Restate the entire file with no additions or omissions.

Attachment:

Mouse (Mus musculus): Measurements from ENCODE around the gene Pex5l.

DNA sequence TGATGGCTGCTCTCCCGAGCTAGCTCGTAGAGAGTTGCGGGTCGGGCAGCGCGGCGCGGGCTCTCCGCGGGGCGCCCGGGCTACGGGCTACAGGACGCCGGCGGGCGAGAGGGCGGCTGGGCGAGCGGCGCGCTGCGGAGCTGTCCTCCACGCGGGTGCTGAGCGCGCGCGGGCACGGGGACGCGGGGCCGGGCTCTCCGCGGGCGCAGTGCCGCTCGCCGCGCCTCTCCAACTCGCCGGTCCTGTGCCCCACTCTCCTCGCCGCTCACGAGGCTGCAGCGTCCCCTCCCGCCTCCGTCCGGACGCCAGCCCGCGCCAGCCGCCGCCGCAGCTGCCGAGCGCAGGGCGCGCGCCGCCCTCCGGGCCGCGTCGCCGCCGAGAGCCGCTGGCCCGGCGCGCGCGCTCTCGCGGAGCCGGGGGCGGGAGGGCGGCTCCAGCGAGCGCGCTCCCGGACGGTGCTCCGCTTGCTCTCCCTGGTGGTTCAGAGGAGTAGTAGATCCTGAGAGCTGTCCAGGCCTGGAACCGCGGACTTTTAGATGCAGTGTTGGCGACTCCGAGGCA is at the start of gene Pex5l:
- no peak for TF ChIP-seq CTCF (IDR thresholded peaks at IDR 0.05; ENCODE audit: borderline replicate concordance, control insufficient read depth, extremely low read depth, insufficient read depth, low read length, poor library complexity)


Mouse (Mus musculus): Measurements from ENCODE around the gene Pex5l.

DNA sequence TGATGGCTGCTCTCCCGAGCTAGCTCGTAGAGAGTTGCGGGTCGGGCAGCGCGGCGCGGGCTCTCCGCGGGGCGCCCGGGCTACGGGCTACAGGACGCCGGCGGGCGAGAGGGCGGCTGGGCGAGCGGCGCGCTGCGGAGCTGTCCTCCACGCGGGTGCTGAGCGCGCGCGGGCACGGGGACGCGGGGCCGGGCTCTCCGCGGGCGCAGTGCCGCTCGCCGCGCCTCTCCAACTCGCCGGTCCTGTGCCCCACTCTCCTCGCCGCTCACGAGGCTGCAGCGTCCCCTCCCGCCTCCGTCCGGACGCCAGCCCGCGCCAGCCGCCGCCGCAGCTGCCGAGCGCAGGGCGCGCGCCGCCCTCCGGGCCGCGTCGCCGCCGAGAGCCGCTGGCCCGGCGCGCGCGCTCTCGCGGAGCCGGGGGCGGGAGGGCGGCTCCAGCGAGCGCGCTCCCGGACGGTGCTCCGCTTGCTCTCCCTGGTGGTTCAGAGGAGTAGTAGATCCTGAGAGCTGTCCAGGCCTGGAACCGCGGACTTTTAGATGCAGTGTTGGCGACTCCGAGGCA is at the start of gene Pex5l:
- no peak for TF ChIP-seq CTCF (IDR thresholded peaks at IDR 0.05; ENCODE audit: borderline replicate concordance, control insufficient read depth, extremely low read depth, insufficient read depth, low read length, poor library complexity)